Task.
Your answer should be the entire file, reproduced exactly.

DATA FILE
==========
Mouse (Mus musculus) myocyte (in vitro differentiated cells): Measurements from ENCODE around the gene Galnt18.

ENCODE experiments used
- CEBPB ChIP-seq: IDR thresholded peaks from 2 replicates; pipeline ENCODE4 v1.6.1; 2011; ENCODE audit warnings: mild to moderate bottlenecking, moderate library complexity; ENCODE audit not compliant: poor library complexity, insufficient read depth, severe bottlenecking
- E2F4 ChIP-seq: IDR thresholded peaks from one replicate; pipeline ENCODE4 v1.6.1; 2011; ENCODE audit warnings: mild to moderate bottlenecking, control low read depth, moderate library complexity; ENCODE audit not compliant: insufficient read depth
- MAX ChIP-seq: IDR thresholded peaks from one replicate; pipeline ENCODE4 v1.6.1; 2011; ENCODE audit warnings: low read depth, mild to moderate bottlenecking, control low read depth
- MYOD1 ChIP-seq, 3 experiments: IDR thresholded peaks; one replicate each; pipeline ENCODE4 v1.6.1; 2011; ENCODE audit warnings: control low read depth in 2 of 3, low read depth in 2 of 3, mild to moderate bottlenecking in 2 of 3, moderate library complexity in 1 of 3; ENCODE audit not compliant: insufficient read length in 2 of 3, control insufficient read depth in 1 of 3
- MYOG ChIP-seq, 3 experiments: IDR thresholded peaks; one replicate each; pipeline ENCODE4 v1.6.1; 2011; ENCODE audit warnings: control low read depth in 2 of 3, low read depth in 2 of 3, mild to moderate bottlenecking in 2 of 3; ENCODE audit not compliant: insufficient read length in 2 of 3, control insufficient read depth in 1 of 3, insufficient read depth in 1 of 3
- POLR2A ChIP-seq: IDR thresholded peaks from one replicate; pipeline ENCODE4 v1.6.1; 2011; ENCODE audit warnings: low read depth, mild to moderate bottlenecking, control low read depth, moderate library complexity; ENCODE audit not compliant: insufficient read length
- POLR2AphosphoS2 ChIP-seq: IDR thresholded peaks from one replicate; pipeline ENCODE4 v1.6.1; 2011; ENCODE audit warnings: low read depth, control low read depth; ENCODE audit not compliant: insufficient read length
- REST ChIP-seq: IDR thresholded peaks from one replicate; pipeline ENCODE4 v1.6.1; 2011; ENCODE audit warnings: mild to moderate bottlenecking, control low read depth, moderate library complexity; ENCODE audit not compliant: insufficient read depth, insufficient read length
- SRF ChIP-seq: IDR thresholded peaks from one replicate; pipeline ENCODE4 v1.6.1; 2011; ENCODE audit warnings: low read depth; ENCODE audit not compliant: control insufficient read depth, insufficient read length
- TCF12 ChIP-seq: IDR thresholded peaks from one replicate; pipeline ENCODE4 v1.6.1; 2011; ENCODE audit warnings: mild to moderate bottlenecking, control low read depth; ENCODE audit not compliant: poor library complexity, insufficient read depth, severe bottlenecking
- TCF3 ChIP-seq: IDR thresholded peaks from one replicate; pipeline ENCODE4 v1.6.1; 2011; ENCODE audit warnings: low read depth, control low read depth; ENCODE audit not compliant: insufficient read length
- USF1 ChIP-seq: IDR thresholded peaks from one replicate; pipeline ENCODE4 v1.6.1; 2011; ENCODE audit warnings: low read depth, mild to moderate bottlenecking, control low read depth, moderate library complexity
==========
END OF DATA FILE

Mouse (Mus musculus) myocyte (in vitro differentiated cells): Measurements from ENCODE around the gene Galnt18.

ENCODE experiments used
- CEBPB ChIP-seq: IDR thresholded peaks from 2 replicates; pipeline ENCODE4 v1.6.1; 2011; ENCODE audit warnings: mild to moderate bottlenecking, moderate library complexity; ENCODE audit not compliant: poor library complexity, insufficient read depth, severe bottlenecking
- E2F4 ChIP-seq: IDR thresholded peaks from one replicate; pipeline ENCODE4 v1.6.1; 2011; ENCODE audit warnings: mild to moderate bottlenecking, control low read depth, moderate library complexity; ENCODE audit not compliant: insufficient read depth
- MAX ChIP-seq: IDR thresholded peaks from one replicate; pipeline ENCODE4 v1.6.1; 2011; ENCODE audit warnings: low read depth, mild to moderate bottlenecking, control low read depth
- MYOD1 ChIP-seq, 3 experiments: IDR thresholded peaks; one replicate each; pipeline ENCODE4 v1.6.1; 2011; ENCODE audit warnings: control low read depth in 2 of 3, low read depth in 2 of 3, mild to moderate bottlenecking in 2 of 3, moderate library complexity in 1 of 3; ENCODE audit not compliant: insufficient read length in 2 of 3, control insufficient read depth in 1 of 3
- MYOG ChIP-seq, 3 experiments: IDR thresholded peaks; one replicate each; pipeline ENCODE4 v1.6.1; 2011; ENCODE audit warnings: control low read depth in 2 of 3, low read depth in 2 of 3, mild to moderate bottlenecking in 2 of 3; ENCODE audit not compliant: insufficient read length in 2 of 3, control insufficient read depth in 1 of 3, insufficient read depth in 1 of 3
- POLR2A ChIP-seq: IDR thresholded peaks from one replicate; pipeline ENCODE4 v1.6.1; 2011; ENCODE audit warnings: low read depth, mild to moderate bottlenecking, control low read depth, moderate library complexity; ENCODE audit not compliant: insufficient read length
- POLR2AphosphoS2 ChIP-seq: IDR thresholded peaks from one replicate; pipeline ENCODE4 v1.6.1; 2011; ENCODE audit warnings: low read depth, control low read depth; ENCODE audit not compliant: insufficient read length
- REST ChIP-seq: IDR thresholded peaks from one replicate; pipeline ENCODE4 v1.6.1; 2011; ENCODE audit warnings: mild to moderate bottlenecking, control low read depth, moderate library complexity; ENCODE audit not compliant: insufficient read depth, insufficient read length
- SRF ChIP-seq: IDR thresholded peaks from one replicate; pipeline ENCODE4 v1.6.1; 2011; ENCODE audit warnings: low read depth; ENCODE audit not compliant: control insufficient read depth, insufficient read length
- TCF12 ChIP-seq: IDR thresholded peaks from one replicate; pipeline ENCODE4 v1.6.1; 2011; ENCODE audit warnings: mild to moderate bottlenecking, control low read depth; ENCODE audit not compliant: poor library complexity, insufficient read depth, severe bottlenecking
- TCF3 ChIP-seq: IDR thresholded peaks from one replicate; pipeline ENCODE4 v1.6.1; 2011; ENCODE audit warnings: low read depth, control low read depth; ENCODE audit not compliant: insufficient read length
- USF1 ChIP-seq: IDR thresholded peaks from one replicate; pipeline ENCODE4 v1.6.1; 2011; ENCODE audit warnings: low read depth, mild to moderate bottlenecking, control low read depth, moderate library complexity